Montana Energy 2012, the first exposition of its kind in Billings, sold out quickly as more than 350 people came seeking a piece of the oil riches flowing out of the Bakken shale formation.
Companies selling everything from shovels to the latest and priciest earthmover filled 196 booths for the two-day conference in the Expo Center at MetraPark.
Over coffee, business leaders traded stories of big oil profits spiced with oil patch problems. The two-day Montana Energy 2012 conference is sponsored by the Montana Contractors' Association, Big Sky Economic Development, Kadrmas, Lee & Jackson and the Montana Petroleum Association.
Sam Tallis, president and partner in Texas-based Shale Exploration LLC, said Tuesday that his company is moving five of its 10 employees from Scobey to Billings and will hire 10 to 15 more people to staff a new office at the Crowne Plaza Hotel.
On Monday, the Texas company working the Bakken presented a $130,000 donation to buy iPads for all the students in Scobey Public Schools.
Agricultural Express President Carl Baltrusch said sales for his Billings business jumped 70 percent last year and skewed his customer mix toward oil.
"We ran over 200 belly-dumpers last year in Bakken, mostly on the North Dakota side."
But Baltrusch couldn't find places to park an RV for his employees or scare up a hotel room in a town of 1,407.
"We were on a waiting list for a hotel room in Killdeer for six months," he said. "We've never let that room go."
Mike Waldenberg of Central Plumbing & Heating in Great Falls, was hoping to find partners to work in Cut Bank and Shelby.
"The big guys are the people doing this Bakken boom that we hope they will come to Montana," he said.
In the sunshine in front of the Expo Center, oil field players formed a cellphone circle and dialed for dollars.
Inside, all types of oil companies shared booth space with wind, solar energy and water clean-up companies. Even archaeologists showed off their services, all chasing some of the estimated 20 billion barrels of crude trapped deep in the Bakken oil shale in western North Dakota and Eastern Montana.
Tommy Nusz, chairman and chief executive of Oasis Petroleum, said since his company was formed five years ago, it has become one of the most active companies in the Bakken. Oasis has leased 330,000 acres in the Williston Basin and operates 19 drilling rigs punching 120 oil wells a year.
"There's a tremendous potential," Nusz said, saying Oasis agrees with Continental Resources owner Harold Hamm that the Bakken contains 20 billion barrels of recoverable oil, five times more than the latest official government estimates.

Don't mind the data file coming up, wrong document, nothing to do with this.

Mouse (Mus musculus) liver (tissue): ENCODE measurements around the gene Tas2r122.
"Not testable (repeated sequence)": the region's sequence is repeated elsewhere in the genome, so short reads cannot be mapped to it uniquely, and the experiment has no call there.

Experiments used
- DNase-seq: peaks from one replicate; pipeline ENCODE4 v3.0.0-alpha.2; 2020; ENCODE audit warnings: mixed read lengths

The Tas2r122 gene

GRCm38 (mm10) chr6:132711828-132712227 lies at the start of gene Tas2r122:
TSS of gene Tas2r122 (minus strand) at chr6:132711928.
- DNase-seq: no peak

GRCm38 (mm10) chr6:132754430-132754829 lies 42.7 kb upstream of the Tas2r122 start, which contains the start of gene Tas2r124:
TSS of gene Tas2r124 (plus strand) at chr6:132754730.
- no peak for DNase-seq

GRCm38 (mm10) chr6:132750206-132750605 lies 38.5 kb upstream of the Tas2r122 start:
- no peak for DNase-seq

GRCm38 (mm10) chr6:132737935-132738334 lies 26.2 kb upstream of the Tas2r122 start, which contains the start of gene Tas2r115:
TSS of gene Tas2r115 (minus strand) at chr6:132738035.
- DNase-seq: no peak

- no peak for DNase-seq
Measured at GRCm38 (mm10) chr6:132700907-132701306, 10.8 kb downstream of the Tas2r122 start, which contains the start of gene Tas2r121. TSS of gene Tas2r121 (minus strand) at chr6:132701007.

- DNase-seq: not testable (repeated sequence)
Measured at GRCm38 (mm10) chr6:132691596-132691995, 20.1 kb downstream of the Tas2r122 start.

The deepest pool of Bakken oil lies in western North Dakota where there is oil everywhere, Nusz said. Pushing west into Montana and north into Canada moves away from the heart of the play, he said.
"You've got to be patient with it and create the environment for it to play out in Montana the way it did on the North Dakota side," Nusz said.
Ten years ago, the Bakken produced 120,000 barrels of crude a day. Today, production is 600,000 barrels and could jump to 1.5 million barrels per day in the next five years, Nusz said.
After his luncheon speech, a dozen people lined up by Oasis' top dog to shake his hand, slip him a business card and deliver a 30-second sales pitch. When his turn came, Republican State Sen. John Brendon of Scobey shared his Bakken riches dream.
"I'm hoping it's deep enough to reach our farm. Keep drilling," he told Nusz.
Then Brendon said he will work during the next legislative session to keep more tax funds in communities such as Scobey that are feeling the impacts, rather than sending half the money to Helena or Missoula.
A road from Scobey to Wolf Point can't handle all the oil and grain trucks now and there are no plans to improve the 23-mile stretch, he said.
"That road was built by donkeys and horses years ago. That road is going to be trashed pretty soon," Brendon said.
Sen. Max Baucus, who chairs the U.S. Senate Finance Committee, predicted the full Keystone XL pipeline will be built from Canada to Texas ports along the Gulf of Mexico because it is the "safest and cheapest" route to markets for Montana crude.
Montana exports five units of energy for every two it consumes, the opposite of most states and Baucus said that imbalance causes miscommunication.
"I sometimes find energy importing states understand Montana about as well as San Franciscans understand Sidney," he said.
Roundup native Kelly Kelly, who works for Cudd Energy Services of Houston in the oil fields around Williston, N.D., called Cudd employees "the Marines of the oil field."
But even the Marines storming the beachhead don't know how long the Bakken play will last, he said.
"How many years? If I knew that, we wouldn't have to worry about working again," he said.